A well-fleshed-out biography featuring an appropriate amount of historical context.




A biography of an important 20th-century activist who was one of the first to stand up to “the well-publicized injustices of the Third Reich.”

The subject of Duffy’s (Double Agent: The First Hero of World War II and How the FBI Outwitted and Destroyed a Nazi Spy Ring, 2014, etc.) latest is Bill Bailey (1915-1995), a merchant seaman with little formal education who joined the American Communist Party as a teenager and became increasingly angry about the U.S. government appeasing Hitler during his rise to power and subsequent comprehensive repression of any form of dissent. Bailey’s fleeting fame occurred when he and a few like-minded Nazi haters boarded the Bremen, “the flagship of Hitler’s commercial armada,” in New York Harbor in 1935. A dress-up party was in progress to celebrate the departure of the massive ship. Bailey and his colleagues had devised a plan to scale the mast and remove the Nazi flag, which featured a swastika. The plan succeeded, becoming “the first blow landed against the Third Reich by foreign adversaries, delivered without guns or bomb, years before America, or any country, chose to take military action against a regime that was already signaling its treacherous intentions.” However, local authorities, feeling duty-bound to protect a foreign vessel against politically oriented trespassers, arrested Bailey and a few accomplices. Throughout the narrative, Duffy offers detailed sections about the Bremen and its impressive luxury, the duties of merchant mariners, the American Communist Party, Hitler’s rise, the German persecution of Jews, and the failure of most Americans—including President Franklin Roosevelt—to counteract the evils of Nazism in the early 1930s. In addition, the author critiques the criminal justice system as he provides detailed coverage of the trial that resulted in the acquittals of Bailey and his colleagues. After the acquittal, Bailey remained a political activist, union organizer, and merchant mariner, serving in World War II. For the last few decades of his life, he remained out of the spotlight.

A well-fleshed-out biography featuring an appropriate amount of historical context.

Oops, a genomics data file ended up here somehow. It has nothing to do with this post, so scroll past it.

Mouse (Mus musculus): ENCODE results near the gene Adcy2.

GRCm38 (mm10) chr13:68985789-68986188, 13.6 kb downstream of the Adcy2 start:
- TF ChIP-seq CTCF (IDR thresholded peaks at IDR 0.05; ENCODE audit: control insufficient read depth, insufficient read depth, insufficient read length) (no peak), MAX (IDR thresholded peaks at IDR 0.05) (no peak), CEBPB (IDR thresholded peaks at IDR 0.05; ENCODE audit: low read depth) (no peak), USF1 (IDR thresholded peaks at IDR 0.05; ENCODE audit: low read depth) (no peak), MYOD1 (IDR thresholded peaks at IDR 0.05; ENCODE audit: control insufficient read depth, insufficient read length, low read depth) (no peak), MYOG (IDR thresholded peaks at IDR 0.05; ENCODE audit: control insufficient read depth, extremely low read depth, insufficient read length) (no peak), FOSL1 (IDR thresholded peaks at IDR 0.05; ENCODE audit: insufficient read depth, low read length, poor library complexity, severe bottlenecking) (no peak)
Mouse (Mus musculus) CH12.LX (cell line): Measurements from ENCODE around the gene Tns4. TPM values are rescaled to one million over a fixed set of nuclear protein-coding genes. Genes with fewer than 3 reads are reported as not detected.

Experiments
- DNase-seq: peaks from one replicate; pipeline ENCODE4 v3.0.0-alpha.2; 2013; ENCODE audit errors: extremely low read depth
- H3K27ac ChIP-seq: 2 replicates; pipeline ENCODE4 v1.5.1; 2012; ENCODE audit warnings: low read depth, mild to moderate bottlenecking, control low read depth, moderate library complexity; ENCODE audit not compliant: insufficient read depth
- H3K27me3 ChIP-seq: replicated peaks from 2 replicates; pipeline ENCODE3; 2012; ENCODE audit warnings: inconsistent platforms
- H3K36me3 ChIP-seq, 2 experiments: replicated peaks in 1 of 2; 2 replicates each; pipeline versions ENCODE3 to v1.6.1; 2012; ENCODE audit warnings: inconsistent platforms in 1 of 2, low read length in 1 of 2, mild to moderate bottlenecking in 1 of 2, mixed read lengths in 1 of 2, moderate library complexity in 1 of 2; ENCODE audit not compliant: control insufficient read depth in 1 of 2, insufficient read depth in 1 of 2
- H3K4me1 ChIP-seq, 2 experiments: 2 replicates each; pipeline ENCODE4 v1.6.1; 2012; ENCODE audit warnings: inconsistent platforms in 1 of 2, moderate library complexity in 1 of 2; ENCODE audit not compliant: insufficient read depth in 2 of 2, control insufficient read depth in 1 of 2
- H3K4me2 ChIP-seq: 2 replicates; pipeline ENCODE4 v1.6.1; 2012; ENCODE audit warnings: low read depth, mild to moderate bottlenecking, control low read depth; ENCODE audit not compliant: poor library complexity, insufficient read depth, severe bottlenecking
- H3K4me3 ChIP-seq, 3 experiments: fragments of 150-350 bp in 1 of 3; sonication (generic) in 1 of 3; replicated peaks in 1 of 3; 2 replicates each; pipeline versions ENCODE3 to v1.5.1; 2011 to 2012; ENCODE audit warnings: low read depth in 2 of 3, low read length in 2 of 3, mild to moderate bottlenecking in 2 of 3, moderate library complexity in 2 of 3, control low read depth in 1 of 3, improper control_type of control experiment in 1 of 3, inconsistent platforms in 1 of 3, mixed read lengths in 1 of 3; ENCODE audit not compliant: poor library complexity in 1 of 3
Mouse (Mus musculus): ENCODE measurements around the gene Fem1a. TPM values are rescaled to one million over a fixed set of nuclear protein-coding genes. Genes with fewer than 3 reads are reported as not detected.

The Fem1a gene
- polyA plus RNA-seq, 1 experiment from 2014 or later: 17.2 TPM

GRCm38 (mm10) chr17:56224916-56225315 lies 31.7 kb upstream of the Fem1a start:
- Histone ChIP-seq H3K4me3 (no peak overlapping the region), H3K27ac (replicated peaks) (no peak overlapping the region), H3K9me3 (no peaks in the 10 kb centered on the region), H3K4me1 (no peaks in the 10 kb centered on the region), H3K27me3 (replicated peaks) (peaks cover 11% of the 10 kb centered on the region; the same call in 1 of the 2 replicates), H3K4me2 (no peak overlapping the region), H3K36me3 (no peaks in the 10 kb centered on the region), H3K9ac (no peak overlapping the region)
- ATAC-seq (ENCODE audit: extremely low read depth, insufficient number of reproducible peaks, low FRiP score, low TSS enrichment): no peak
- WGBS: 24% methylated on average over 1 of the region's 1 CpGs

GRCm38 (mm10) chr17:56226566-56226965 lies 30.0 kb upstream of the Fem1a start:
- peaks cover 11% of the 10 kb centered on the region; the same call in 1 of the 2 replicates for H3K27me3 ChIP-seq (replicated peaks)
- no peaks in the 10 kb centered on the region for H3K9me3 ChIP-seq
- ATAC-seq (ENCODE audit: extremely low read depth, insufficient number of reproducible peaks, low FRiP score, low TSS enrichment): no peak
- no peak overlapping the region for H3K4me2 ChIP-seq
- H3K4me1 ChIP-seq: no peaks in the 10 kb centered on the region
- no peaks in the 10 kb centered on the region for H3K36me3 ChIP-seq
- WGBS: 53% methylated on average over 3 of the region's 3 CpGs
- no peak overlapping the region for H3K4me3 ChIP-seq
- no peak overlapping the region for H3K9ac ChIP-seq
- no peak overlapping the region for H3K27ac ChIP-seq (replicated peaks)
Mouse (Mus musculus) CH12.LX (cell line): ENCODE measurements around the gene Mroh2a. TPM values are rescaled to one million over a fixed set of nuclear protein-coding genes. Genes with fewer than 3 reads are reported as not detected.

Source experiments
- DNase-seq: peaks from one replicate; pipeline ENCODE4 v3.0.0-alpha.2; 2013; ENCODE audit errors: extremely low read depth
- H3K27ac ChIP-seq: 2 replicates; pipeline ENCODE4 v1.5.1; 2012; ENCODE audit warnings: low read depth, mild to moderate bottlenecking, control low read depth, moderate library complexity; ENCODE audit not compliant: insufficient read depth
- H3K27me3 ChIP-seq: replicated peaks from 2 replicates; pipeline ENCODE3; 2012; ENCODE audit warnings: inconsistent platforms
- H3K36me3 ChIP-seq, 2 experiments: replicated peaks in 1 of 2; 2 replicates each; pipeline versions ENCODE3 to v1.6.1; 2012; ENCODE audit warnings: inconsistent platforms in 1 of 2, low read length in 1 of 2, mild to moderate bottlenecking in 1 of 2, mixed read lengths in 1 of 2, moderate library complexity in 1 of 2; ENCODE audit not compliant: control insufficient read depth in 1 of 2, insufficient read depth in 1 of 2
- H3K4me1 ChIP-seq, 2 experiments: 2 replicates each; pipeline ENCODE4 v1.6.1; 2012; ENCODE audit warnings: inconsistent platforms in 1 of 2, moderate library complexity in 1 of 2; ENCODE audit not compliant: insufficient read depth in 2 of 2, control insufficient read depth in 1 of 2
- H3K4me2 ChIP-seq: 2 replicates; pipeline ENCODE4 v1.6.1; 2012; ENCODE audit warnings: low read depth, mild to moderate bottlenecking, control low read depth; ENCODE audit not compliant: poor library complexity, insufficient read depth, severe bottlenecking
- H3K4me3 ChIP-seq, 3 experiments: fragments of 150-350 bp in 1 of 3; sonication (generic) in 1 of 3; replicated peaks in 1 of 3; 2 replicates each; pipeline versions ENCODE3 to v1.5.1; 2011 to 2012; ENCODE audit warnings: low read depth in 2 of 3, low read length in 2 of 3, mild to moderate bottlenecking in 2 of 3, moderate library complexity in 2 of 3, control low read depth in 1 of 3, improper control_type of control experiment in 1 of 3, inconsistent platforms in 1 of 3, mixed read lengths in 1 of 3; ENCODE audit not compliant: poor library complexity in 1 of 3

Pub Date: March 19, 2019

ISBN: 978-1-5417-6231-2

Page Count: 288

Publisher: PublicAffairs

Review Posted Online: Dec. 11, 2018

Kirkus Reviews Issue: Jan. 1, 2019

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The author's youthfulness helps to assure the inevitable comparison with the Anne Frank diary although over and above the...


Elie Wiesel spent his early years in a small Transylvanian town as one of four children. 

He was the only one of the family to survive what Francois Maurois, in his introduction, calls the "human holocaust" of the persecution of the Jews, which began with the restrictions, the singularization of the yellow star, the enclosure within the ghetto, and went on to the mass deportations to the ovens of Auschwitz and Buchenwald. There are unforgettable and horrifying scenes here in this spare and sombre memoir of this experience of the hanging of a child, of his first farewell with his father who leaves him an inheritance of a knife and a spoon, and of his last goodbye at Buchenwald his father's corpse is already cold let alone the long months of survival under unconscionable conditions. 

The author's youthfulness helps to assure the inevitable comparison with the Anne Frank diary although over and above the sphere of suffering shared, and in this case extended to the death march itself, there is no spiritual or emotional legacy here to offset any reader reluctance.

Pub Date: Jan. 16, 2006

ISBN: 0374500010

Page Count: 120

Publisher: Hill & Wang

Review Posted Online: Oct. 7, 2011

Kirkus Reviews Issue: Jan. 15, 2006

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For Howard Zinn, long-time civil rights and anti-war activist, history and ideology have a lot in common. Since he thinks that everything is in someone's interest, the historian—Zinn posits—has to figure out whose interests he or she is defining/defending/reconstructing (hence one of his previous books, The Politics of History). Zinn has no doubts about where he stands in this "people's history": "it is a history disrespectful of governments and respectful of people's movements of resistance." So what we get here, instead of the usual survey of wars, presidents, and institutions, is a survey of the usual rebellions, strikes, and protest movements. Zinn starts out by depicting the arrival of Columbus in North America from the standpoint of the Indians (which amounts to their standpoint as constructed from the observations of the Europeans); and, after easily establishing the cultural disharmony that ensued, he goes on to the importation of slaves into the colonies. Add the laborers and indentured servants that followed, plus women and later immigrants, and you have Zinn's amorphous constituency. To hear Zinn tell it, all anyone did in America at any time was to oppress or be oppressed; and so he obscures as much as his hated mainstream historical foes do—only in Zinn's case there is that absurd presumption that virtually everything that came to pass was the work of ruling-class planning: this amounts to one great indictment for conspiracy. Despite surface similarities, this is not a social history, since we get no sense of the fabric of life. Instead of negating the one-sided histories he detests, Zinn has merely reversed the image; the distortion remains.

Pub Date: Jan. 1, 1979

ISBN: 0061965588

Page Count: 772

Publisher: Harper & Row

Review Posted Online: May 26, 2012

Kirkus Reviews Issue: Jan. 1, 1979

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